After a bit of a hassle with checking in (I guess the doctor who works with the milk bank put the wrong code on the form and it needed to be verified and fixed), I was paired with a very chatty phlebotomist.  She immediately asked, “So did you have the baby yet, or are you pregnant still?”  I was taken aback.  I was being tested for hepatitis and HIV–diseases that could be passed through breast milk that they needed to ensure I didn’t have before taking my milk–so I didn’t know how she knew I had been pregnant.  I told her I had the baby in February.  She asked the typical questions, boy or girl? what did you name him? how much did he weigh? (noting he was premature when I said he’d been 5 lbs) what colour were his eyes? are you going to have any more kids?  I kept using the past tense but she didn’t pick up on it one bit.  I thought maybe she was aware I was working with a milk bank because of her phone call and assumed I had lost the baby so she didn’t ask anything else.  

But then she took another look at my form and asked, “Wow, do you really have to go all the way to Portland to see this doctor?”  I replied that I’d actually never met the doctor–she just works with the milk bank there that had agreed to accept my milk and they needed to make sure I didn’t have any diseases that might get passed to the babies that received my milk.  She was excited and surprised that I was donating my milk, and immediately chatted on about a friend of hers who had a foster baby and purchased donated breast milk from a similar bank for her.  I, too, know a family from our church who was buying breast milk for an adopted baby several months ago.  I told that to the phlebotomist, adding, “I didn’t know until then that there was a need for it or else I would’ve never thought to do it.  And I guess seeing the babies in the NICU reminded me that some women have their babies so early that at least at first they might need some breast milk to supplement theirs since it doesn’t come in right away.  I realised that if my baby had made it, I probably would’ve needed some at first since mine took a whole week to come in.”

I guess she put two-and-two together right then that my baby had died, and she gushed, “Oh I am so sorry… I guess what I asked must have been really painful for you to answer.  I’m really sorry about that.”  And actually, it wasn’t painful.  I was guarded because I didn’t know what types of things she was going to ask or how I would respond, but all of her questions were things I got a chance to brag about my baby.  He was a boy, he was five weeks early and just five pounds, his name was Seraphim, he had brown eyes like mine, and my husband and I have just been married for a year and hope to have more children when the time is right.  These are facts of my life, and facts of my baby’s life.  These are the questions I want, the interest in my baby I crave.  I don’t get to show him off (except through pictures), so I want to talk about him.  I don’t want to forget him and don’t want others to forget him.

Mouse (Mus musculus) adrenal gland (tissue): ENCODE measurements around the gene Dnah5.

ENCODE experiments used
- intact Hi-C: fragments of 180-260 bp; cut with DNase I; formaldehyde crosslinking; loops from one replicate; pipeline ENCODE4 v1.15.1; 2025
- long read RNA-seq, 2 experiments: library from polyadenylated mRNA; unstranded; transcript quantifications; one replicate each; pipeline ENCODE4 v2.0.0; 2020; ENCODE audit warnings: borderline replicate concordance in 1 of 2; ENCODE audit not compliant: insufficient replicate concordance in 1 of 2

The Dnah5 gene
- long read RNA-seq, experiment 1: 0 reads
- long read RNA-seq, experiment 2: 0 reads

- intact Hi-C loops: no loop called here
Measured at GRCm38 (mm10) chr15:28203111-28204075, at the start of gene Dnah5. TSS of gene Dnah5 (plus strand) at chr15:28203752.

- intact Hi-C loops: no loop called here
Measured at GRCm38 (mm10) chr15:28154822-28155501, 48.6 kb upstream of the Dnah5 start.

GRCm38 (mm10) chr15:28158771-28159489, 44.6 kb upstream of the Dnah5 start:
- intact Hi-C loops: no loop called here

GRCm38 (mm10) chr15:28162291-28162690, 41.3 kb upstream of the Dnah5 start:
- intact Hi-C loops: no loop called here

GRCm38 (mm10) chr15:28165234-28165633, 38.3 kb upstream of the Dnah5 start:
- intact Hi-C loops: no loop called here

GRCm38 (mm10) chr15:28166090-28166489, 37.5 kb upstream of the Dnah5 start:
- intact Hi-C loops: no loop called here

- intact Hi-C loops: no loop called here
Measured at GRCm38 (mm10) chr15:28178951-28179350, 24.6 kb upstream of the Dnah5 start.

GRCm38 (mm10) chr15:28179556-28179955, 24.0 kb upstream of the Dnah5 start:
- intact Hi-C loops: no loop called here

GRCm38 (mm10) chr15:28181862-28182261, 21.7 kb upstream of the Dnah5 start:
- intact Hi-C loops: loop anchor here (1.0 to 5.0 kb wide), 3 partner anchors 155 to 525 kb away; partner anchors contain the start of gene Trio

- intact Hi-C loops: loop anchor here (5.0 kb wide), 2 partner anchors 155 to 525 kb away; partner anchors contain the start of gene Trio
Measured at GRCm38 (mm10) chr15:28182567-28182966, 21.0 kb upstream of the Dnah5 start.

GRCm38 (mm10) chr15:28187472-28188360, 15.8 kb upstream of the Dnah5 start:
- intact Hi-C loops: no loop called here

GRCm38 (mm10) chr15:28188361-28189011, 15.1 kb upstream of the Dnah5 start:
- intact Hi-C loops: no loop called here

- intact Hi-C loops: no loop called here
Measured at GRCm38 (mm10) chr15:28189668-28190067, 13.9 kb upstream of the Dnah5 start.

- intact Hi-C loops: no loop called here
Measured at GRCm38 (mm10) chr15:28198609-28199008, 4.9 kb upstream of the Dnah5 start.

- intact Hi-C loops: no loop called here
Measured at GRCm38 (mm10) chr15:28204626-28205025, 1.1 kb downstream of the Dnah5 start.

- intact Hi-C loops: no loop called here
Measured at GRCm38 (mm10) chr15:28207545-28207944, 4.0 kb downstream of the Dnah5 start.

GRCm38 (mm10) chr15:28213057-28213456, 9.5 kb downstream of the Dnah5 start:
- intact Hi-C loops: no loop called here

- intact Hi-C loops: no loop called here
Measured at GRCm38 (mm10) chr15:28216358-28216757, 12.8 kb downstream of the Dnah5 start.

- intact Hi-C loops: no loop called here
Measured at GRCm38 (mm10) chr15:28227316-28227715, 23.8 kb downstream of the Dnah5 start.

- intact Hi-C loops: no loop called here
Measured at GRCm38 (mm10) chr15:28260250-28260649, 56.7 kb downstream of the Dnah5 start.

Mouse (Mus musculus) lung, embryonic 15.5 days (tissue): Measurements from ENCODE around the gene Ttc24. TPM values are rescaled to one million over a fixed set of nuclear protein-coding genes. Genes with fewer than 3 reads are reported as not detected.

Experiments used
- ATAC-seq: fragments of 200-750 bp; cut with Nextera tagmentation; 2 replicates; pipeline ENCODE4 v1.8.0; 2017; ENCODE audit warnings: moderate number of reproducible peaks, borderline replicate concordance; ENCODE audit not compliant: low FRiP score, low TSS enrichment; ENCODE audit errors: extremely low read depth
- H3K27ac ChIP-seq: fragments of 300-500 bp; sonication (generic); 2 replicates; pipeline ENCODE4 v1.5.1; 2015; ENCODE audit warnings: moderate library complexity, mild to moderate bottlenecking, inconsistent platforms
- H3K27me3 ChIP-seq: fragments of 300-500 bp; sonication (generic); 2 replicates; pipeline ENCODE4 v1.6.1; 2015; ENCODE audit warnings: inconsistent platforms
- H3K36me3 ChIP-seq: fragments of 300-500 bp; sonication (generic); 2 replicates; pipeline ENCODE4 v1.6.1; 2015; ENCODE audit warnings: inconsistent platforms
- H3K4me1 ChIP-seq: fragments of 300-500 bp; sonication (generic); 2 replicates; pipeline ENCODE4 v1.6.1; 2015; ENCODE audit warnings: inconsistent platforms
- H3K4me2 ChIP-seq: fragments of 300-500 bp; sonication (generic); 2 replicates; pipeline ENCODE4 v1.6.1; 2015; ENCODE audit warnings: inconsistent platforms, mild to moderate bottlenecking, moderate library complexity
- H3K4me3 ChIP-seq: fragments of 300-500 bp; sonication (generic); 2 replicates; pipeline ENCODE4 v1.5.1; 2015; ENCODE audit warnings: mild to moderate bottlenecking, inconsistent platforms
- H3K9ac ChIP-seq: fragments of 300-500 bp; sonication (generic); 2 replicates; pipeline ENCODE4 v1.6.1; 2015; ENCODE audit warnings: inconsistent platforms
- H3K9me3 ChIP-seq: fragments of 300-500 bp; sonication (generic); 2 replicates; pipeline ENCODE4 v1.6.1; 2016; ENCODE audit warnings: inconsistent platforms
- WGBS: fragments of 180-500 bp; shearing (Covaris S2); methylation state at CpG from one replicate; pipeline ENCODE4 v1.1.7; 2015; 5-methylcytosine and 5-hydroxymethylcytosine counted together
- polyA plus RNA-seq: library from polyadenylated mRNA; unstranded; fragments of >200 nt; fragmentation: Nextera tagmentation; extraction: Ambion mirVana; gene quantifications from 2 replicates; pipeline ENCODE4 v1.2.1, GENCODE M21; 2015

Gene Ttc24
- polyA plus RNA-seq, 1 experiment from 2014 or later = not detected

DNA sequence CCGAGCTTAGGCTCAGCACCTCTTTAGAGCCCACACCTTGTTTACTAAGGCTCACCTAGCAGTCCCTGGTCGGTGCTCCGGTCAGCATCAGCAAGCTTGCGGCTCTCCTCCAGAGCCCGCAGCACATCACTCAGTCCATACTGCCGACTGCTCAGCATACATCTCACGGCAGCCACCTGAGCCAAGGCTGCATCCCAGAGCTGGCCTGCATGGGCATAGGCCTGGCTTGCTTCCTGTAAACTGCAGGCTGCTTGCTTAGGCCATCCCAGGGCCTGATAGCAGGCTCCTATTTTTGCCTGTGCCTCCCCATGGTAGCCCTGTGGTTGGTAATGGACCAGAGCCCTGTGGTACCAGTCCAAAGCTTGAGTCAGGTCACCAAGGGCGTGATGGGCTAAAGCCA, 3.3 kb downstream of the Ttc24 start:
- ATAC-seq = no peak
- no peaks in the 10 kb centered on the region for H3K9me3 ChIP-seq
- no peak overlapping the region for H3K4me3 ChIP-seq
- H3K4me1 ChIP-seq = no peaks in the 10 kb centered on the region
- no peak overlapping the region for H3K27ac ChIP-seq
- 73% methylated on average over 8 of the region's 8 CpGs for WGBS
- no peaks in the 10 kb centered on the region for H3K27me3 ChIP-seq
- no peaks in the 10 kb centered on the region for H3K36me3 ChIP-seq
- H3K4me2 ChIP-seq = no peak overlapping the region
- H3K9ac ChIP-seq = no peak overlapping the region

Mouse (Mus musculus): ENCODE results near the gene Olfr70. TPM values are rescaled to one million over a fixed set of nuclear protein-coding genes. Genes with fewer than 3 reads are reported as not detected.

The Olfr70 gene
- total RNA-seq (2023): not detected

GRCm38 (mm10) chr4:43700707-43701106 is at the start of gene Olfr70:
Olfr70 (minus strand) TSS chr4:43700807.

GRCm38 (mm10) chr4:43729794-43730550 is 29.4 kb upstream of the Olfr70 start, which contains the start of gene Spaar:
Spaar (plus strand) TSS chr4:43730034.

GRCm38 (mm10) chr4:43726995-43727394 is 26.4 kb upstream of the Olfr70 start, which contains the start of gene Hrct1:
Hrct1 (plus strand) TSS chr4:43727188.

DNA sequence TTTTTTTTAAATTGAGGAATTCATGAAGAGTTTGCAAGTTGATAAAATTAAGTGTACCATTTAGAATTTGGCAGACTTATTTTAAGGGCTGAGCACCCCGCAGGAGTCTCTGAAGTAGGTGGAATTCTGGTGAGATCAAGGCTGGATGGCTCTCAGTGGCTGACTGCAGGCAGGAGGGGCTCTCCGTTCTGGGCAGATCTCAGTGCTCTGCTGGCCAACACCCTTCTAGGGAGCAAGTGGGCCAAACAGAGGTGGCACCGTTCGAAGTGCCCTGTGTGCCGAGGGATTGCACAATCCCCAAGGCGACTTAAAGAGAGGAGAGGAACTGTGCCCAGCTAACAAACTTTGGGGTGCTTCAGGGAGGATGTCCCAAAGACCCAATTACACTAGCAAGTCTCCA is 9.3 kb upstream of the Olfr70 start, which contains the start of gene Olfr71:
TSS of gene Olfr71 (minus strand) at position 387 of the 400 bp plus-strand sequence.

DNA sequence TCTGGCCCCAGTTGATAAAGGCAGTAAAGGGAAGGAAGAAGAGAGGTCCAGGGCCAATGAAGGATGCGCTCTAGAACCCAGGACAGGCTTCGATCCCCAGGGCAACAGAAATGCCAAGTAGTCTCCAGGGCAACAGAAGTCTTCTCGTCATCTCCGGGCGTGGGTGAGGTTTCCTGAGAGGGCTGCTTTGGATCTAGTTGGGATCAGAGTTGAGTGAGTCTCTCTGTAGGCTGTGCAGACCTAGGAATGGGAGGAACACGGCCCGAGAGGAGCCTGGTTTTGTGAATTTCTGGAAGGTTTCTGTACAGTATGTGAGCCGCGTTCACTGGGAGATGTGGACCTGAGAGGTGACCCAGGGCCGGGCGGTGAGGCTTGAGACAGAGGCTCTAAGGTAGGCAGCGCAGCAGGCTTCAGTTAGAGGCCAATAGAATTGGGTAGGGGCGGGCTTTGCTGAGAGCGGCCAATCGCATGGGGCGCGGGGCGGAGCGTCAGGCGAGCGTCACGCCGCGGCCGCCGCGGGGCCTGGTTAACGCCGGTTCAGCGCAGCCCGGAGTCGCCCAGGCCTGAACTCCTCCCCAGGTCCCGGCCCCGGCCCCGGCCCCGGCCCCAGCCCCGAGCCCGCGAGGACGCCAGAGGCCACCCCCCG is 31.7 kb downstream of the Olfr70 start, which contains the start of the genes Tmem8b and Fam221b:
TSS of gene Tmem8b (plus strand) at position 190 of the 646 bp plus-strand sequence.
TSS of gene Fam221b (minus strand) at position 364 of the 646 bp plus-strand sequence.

And I guess that’s part of the reason I decided to donate my milk.  I needed to know my baby existed, and the food I produced for him reminded me continually that he had lived and my body so desperately wanted to help him grow and thrive.  I never pumped very often (only when I felt it was convenient for me) and I never produced very much (I also couldn’t afford a state-of-the-art pump, so I probably met less success with my methods), but it was enough that I could help someone else who is struggling with a premature baby, or low milk production, or an adopted child.  It was something I could do in honour of my baby’s life–my milk was life-giving liquid designed for him, and hopefully it can be for someone else since he doesn’t need it.

I’m glad I did it for other reasons as well–putting off engorgement until it was on my clock when I was ready for it (and by the time I had stopped pumping, I really only experienced a couple of hours of pain instead of days), helping my body do what it was supposed to to heal (I had stopped bleeding almost entirely by day 3 after the baby was born and could only get my body to keep evacuating my uterus with pumping-induced contractions), and giving me a bit of responsibility and structure that my first few weeks without my baby desperately needed.  

I almost feel lonely now that I’ve stopped pumping, now that my body is mostly healed, now that the reality that my baby’s presence in my life is no longer physically altering since he no longer needs anything physical I can offer him.

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It doesn’t look like much but this is about 100 oz of frozen milk, a few days before I stopped pumping and storing.